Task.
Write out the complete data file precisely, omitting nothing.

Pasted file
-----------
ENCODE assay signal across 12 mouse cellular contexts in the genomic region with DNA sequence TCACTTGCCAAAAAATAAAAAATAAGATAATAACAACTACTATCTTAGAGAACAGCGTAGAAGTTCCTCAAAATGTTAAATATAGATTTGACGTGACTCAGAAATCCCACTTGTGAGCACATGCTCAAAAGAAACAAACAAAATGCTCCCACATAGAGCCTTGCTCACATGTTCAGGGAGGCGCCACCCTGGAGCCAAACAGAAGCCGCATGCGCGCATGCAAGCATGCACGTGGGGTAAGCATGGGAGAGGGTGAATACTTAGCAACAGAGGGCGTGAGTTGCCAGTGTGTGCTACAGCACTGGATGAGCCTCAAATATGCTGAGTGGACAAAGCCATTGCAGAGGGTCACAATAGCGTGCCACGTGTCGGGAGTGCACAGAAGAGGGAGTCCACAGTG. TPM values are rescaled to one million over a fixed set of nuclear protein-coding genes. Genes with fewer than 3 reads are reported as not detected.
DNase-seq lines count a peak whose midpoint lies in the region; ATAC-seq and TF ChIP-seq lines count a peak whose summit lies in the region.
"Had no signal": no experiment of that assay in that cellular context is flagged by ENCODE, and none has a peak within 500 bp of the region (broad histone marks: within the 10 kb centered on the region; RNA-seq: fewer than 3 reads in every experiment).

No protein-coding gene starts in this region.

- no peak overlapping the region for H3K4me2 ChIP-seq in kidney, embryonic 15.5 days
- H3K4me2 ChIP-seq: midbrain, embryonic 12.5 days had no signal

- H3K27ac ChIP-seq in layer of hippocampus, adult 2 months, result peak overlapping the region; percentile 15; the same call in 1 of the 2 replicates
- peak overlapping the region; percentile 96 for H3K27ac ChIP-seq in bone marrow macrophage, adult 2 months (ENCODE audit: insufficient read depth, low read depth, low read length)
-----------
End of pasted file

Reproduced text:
ENCODE assay signal across 12 mouse cellular contexts in the genomic region with DNA sequence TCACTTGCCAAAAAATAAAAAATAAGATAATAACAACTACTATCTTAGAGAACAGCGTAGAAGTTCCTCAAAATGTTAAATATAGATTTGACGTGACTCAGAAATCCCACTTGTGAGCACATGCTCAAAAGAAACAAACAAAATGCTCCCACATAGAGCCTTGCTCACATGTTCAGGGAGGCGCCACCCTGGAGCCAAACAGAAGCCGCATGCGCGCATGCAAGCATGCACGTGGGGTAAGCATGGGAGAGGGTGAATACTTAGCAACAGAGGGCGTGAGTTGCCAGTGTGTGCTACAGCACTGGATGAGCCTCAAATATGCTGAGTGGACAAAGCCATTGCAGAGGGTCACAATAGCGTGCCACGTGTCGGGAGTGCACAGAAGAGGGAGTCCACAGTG. TPM values are rescaled to one million over a fixed set of nuclear protein-coding genes. Genes with fewer than 3 reads are reported as not detected.
DNase-seq lines count a peak whose midpoint lies in the region; ATAC-seq and TF ChIP-seq lines count a peak whose summit lies in the region.
"Had no signal": no experiment of that assay in that cellular context is flagged by ENCODE, and none has a peak within 500 bp of the region (broad histone marks: within the 10 kb centered on the region; RNA-seq: fewer than 3 reads in every experiment).

No protein-coding gene starts in this region.

- no peak overlapping the region for H3K4me2 ChIP-seq in kidney, embryonic 15.5 days
- H3K4me2 ChIP-seq: midbrain, embryonic 12.5 days had no signal

- H3K27ac ChIP-seq in layer of hippocampus, adult 2 months, result peak overlapping the region; percentile 15; the same call in 1 of the 2 replicates
- peak overlapping the region; percentile 96 for H3K27ac ChIP-seq in bone marrow macrophage, adult 2 months (ENCODE audit: insufficient read depth, low read depth, low read length)